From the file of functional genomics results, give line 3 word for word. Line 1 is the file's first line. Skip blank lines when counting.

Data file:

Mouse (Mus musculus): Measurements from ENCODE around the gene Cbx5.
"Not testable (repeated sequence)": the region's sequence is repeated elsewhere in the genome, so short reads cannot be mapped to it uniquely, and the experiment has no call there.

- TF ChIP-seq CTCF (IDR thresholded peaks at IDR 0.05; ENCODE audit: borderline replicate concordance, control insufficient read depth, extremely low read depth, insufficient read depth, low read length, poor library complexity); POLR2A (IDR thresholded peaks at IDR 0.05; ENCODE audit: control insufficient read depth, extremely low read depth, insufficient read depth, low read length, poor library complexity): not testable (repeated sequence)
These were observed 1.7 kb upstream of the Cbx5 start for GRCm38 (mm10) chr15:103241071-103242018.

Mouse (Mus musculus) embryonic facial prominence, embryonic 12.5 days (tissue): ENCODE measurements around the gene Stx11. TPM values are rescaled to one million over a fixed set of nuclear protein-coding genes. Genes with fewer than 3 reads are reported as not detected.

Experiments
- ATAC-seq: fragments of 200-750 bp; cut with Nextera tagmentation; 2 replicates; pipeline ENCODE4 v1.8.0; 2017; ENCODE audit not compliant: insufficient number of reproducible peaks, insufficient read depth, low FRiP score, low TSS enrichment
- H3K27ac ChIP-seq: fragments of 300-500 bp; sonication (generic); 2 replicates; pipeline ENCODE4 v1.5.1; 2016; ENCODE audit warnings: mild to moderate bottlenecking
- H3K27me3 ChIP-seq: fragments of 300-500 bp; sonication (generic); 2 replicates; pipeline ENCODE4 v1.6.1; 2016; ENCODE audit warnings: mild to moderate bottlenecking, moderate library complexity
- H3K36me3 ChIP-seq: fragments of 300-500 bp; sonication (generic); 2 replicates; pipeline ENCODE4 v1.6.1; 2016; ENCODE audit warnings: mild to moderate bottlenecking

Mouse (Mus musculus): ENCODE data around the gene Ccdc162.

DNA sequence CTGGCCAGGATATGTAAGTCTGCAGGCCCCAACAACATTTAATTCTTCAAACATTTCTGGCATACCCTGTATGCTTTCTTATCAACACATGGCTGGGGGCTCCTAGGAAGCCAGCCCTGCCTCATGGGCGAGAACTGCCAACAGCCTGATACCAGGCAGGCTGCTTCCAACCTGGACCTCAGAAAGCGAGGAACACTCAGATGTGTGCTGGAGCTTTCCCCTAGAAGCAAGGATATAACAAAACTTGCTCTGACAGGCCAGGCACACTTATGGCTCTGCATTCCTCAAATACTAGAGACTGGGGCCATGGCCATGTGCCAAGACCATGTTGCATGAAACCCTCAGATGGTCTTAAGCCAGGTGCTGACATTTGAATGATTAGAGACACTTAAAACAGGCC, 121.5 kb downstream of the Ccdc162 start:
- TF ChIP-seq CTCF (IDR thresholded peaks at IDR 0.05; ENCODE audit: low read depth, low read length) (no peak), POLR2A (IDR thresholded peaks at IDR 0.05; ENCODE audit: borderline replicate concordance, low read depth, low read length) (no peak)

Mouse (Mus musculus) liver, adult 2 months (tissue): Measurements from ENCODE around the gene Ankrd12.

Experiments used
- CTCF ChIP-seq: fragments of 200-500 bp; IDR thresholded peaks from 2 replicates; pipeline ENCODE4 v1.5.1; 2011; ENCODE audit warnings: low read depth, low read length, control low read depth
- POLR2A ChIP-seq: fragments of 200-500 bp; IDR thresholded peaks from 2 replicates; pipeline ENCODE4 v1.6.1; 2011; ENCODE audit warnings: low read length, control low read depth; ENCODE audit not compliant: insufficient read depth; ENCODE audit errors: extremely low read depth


- TF ChIP-seq CTCF (IDR thresholded peaks at IDR 0.05; ENCODE audit: borderline replicate concordance, control insufficient read depth, extremely low read depth, insufficient read depth, low read length, poor library complexity); POLR2A (IDR thresholded peaks at IDR 0.05; ENCODE audit: control insufficient read depth, extremely low read depth, insufficient read depth, low read length, poor library complexity): not testable (repeated sequence)